Family: Photojournalist had 'the eye' early
Posted April 21, 2011
Updated April 22, 2011
Fayetteville, N.C. — Photographer Chris Hondros started his career at his hometown newspaper, the Fayetteville Observer, but he always had his sights on the world, his family said.
Hondros, 41, a graduate of Terry Sanford High School in Fayetteville and North Carolina State University, was killed Wednesday by a rocket-propelled grenade in the western Libyan city of Misrata.
British-born Tim Hetherington, the Oscar-nominated co-director of the documentary "Restrepo" about U.S. soldiers on an outpost in Afghanistan, was also killed in the attack, and two other photojournalists were wounded while covering battles between rebels and government forces.
Hondros was a decorated conflict photographer whose work had appeared in the New York Times, Los Angeles Times and Washington Post. He was working for Getty Images based in New York City at the time of his death.
His mother, Inge Hondros, said that, when trouble flared in Libya, there was never a question that her son would go.
"I said, 'Be careful ... I know you want a good picture, but sometimes a good picture is not worth your life,'" she said Thursday. "I guess that's what happened."
The Washington Post reported that the journalists had gone with rebel fighters to Tripoli Street in the center of Misrata, the scene of the some of the most intense recent fighting in the city.
After an ambulance rushed Hetherington and Guy Martin to a triage tent, an American photographer whose bulletproof vest was splattered with blood implored the drivers to go back for more victims, the Post reported.
Hetherington was bleeding heavily from his leg and died about 15 minutes after he reached the triage facility, while Hondros died after suffering a severe brain injury from shrapnel, the Post reported.
The two other photographers – Martin, a Briton affiliated with the Panos photo agency, and Michael Christopher Brown – were treated for shrapnel wounds, doctors said.
Libyan leader Moammar Gadhafi's forces have intensified their weeks-long assault on Libya's third-largest city, firing tank shells and rockets into residential areas, according to witnesses and human rights groups. NATO commanders have admitted their airpower is limited in being able to protect civilians in a city – the core mission of the international air campaign.
On Thursday, the bodies of Hetherington and Hondros were being taken to the de facto rebel capital of Benghazi aboard the Ionian Spirit, a ferry boat that had arrived in Misrata the day before carrying food and medicine and was taking out hundreds of Libyans and foreigners fleeing the city. In Benghazi, representatives from the United States and Britain were to take custody of the bodies to arrange their evacuation from Libya.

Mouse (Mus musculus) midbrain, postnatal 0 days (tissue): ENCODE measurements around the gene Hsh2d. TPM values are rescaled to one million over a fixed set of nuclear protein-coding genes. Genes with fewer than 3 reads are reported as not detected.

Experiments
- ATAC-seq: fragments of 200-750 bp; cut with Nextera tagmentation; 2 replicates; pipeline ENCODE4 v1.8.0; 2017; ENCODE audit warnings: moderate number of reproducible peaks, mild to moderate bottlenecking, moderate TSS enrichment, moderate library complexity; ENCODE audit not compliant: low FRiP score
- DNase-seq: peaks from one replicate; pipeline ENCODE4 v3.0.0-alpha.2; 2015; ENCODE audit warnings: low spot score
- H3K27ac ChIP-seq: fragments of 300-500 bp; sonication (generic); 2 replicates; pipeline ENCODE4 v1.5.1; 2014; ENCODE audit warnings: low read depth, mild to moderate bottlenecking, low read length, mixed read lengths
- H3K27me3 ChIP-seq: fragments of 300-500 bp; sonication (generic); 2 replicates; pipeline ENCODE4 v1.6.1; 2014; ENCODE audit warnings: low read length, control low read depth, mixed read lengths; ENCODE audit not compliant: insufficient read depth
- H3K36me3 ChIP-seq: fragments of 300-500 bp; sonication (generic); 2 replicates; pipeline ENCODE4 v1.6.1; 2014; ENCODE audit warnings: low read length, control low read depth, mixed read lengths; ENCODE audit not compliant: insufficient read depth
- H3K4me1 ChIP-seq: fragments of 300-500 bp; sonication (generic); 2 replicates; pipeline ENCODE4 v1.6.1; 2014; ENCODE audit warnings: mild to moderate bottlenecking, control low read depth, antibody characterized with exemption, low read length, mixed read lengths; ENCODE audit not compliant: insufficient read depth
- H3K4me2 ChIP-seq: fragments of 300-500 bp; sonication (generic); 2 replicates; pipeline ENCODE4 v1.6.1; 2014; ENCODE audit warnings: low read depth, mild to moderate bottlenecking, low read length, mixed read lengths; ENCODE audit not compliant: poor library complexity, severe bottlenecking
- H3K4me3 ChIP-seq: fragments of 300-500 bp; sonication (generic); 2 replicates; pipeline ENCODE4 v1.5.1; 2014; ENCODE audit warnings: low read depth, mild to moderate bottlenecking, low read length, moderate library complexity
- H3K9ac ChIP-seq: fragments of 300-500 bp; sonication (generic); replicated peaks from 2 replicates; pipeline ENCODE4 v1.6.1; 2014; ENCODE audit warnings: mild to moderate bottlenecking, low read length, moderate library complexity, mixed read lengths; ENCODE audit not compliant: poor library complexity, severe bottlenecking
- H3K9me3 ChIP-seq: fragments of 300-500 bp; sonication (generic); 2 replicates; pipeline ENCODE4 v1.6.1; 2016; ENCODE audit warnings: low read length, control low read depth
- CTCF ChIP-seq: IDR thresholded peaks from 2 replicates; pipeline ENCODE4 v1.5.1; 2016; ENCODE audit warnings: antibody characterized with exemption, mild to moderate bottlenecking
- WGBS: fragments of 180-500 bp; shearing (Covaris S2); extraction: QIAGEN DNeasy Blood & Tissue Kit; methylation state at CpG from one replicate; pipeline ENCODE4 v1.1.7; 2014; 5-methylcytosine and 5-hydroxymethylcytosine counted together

The two wounded photojournalists remained in Misrata's hospital. While Brown was up and walking in good condition, Martin remained in an ICU, though his condition had improved after extension surgery for wounds in his leg.
Hetherington, 40, was killed a day after he tweeted: "In besieged Libyan city of Misrata. Indiscriminate shelling by Qaddafi forces. No sign of NATO."
"Tim was in Libya to continue his ongoing multimedia project to highlight humanitarian issues during time of war and conflict," Hetherington's family said in a statement. "He will be forever missed."
Hondros had covered conflict zones since the late 1990s, capturing clutching, jeering and fearful moments from wars including Kosovo, Iraq and Afghanistan. One front-page New York Times photo from 2007 showed a Humvee patrol in Iraq from a different angle: The ruddy hands of an Iraqi interpreter and a pair of muddied boots belonging to a gunner.
"He has an intimacy in his work," said Swayne Hall, a longtime friend who works as a photo editor with The Associated Press. "Some people will use a long lens, so they don't have to get up close. But Chris will get up close. He's just not afraid to be with whatever he's photographing."
His brother, Dean, recalled Thursday how Hondros honed his technique. "Sometimes, he would take me outside and say, 'Run, then jump,' and he would put the camera at different speeds to see what effect it had," he said.
Hondros dedicated himself to a craft that has a unique emotional impact, his brother said.
"He can bring an emotion out of a scene like no one else," Dean Hondros said. "You can really tell what's going in that situation with that still photography.
"A photograph just has something intrinsic to it that makes it unique from video or words."